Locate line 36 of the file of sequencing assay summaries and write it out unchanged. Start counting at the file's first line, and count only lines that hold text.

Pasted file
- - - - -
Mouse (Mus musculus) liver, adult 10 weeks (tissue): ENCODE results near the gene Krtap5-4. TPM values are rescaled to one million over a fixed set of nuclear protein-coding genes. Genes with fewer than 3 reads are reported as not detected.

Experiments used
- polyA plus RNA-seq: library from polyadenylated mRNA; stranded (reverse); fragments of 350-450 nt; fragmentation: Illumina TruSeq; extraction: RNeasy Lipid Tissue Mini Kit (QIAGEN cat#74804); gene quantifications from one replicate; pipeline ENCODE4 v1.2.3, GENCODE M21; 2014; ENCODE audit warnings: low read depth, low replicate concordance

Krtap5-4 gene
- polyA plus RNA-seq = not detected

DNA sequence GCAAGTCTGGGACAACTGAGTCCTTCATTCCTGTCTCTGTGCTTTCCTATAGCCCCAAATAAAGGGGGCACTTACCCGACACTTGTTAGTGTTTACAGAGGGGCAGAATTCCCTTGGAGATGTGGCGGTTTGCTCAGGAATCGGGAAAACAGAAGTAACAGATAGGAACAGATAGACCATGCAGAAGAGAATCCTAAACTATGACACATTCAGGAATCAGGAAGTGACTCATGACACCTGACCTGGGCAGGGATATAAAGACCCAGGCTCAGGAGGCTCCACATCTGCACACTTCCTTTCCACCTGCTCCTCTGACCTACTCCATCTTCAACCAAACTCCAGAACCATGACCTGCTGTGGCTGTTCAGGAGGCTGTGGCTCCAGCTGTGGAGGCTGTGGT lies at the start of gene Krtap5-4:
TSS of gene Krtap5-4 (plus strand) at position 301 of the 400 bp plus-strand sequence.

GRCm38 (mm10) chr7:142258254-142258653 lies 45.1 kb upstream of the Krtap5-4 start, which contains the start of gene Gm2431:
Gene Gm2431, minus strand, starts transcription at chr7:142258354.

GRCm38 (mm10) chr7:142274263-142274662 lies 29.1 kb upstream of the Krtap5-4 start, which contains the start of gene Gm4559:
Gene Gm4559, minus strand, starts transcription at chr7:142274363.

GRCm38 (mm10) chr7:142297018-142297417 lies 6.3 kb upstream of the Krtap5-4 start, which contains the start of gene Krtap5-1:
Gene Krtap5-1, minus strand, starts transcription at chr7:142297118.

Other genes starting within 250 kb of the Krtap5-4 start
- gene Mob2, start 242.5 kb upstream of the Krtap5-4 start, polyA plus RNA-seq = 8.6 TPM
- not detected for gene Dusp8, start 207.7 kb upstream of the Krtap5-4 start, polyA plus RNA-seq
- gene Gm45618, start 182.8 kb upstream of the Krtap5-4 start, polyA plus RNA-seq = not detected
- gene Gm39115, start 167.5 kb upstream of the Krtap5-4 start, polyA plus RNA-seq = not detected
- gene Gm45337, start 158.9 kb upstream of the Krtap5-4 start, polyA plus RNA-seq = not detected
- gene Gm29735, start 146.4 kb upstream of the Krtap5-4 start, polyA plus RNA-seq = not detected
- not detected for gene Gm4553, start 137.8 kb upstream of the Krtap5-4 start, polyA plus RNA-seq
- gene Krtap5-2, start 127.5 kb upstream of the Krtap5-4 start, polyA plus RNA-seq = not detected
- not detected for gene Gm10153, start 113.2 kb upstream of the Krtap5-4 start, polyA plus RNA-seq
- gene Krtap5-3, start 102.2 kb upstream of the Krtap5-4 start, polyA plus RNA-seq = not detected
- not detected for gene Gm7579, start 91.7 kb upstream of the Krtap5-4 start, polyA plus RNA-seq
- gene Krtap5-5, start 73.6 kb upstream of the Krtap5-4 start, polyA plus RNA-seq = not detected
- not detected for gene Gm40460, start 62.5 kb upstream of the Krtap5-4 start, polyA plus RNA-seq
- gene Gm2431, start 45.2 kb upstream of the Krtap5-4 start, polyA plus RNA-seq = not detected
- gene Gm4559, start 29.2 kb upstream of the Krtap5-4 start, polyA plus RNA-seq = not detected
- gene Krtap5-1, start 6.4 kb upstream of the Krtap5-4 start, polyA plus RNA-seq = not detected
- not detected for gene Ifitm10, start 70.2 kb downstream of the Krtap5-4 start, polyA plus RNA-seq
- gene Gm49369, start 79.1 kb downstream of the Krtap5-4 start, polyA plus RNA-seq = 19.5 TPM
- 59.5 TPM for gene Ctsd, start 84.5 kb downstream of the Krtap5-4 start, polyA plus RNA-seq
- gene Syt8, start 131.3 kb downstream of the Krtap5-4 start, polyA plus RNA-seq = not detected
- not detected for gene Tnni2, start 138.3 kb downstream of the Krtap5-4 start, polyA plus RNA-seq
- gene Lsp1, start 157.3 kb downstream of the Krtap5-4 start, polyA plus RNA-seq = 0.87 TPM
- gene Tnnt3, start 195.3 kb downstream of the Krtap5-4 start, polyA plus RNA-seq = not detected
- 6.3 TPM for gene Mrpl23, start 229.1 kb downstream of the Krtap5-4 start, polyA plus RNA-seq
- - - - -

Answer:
- gene Lsp1, start 157.3 kb downstream of the Krtap5-4 start, polyA plus RNA-seq = 0.87 TPM